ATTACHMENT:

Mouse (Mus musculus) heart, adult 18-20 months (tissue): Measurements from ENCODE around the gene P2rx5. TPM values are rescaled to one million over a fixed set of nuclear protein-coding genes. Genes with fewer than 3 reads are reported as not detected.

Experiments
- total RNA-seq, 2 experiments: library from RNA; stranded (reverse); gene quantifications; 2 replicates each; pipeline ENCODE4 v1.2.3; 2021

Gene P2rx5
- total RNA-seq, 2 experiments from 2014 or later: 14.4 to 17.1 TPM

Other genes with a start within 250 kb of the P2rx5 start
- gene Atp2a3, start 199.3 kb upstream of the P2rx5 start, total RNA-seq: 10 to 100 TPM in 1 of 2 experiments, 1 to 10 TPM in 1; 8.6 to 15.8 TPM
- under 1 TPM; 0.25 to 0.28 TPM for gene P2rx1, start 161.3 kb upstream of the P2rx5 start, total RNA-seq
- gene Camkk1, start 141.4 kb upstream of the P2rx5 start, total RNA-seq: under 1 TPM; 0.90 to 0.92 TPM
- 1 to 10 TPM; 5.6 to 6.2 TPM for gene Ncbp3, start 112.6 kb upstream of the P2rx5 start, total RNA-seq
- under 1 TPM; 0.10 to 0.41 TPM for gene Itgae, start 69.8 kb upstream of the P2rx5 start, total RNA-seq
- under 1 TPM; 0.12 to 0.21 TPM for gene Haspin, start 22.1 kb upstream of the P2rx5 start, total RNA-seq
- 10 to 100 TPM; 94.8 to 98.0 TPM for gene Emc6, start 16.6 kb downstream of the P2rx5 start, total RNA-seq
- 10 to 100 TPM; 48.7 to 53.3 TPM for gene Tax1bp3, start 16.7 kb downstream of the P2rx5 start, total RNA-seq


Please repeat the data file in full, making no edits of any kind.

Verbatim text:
Mouse (Mus musculus) heart, adult 18-20 months (tissue): Measurements from ENCODE around the gene P2rx5. TPM values are rescaled to one million over a fixed set of nuclear protein-coding genes. Genes with fewer than 3 reads are reported as not detected.

Experiments
- total RNA-seq, 2 experiments: library from RNA; stranded (reverse); gene quantifications; 2 replicates each; pipeline ENCODE4 v1.2.3; 2021

Gene P2rx5
- total RNA-seq, 2 experiments from 2014 or later: 14.4 to 17.1 TPM

Other genes with a start within 250 kb of the P2rx5 start
- gene Atp2a3, start 199.3 kb upstream of the P2rx5 start, total RNA-seq: 10 to 100 TPM in 1 of 2 experiments, 1 to 10 TPM in 1; 8.6 to 15.8 TPM
- under 1 TPM; 0.25 to 0.28 TPM for gene P2rx1, start 161.3 kb upstream of the P2rx5 start, total RNA-seq
- gene Camkk1, start 141.4 kb upstream of the P2rx5 start, total RNA-seq: under 1 TPM; 0.90 to 0.92 TPM
- 1 to 10 TPM; 5.6 to 6.2 TPM for gene Ncbp3, start 112.6 kb upstream of the P2rx5 start, total RNA-seq
- under 1 TPM; 0.10 to 0.41 TPM for gene Itgae, start 69.8 kb upstream of the P2rx5 start, total RNA-seq
- under 1 TPM; 0.12 to 0.21 TPM for gene Haspin, start 22.1 kb upstream of the P2rx5 start, total RNA-seq
- 10 to 100 TPM; 94.8 to 98.0 TPM for gene Emc6, start 16.6 kb downstream of the P2rx5 start, total RNA-seq
- 10 to 100 TPM; 48.7 to 53.3 TPM for gene Tax1bp3, start 16.7 kb downstream of the P2rx5 start, total RNA-seq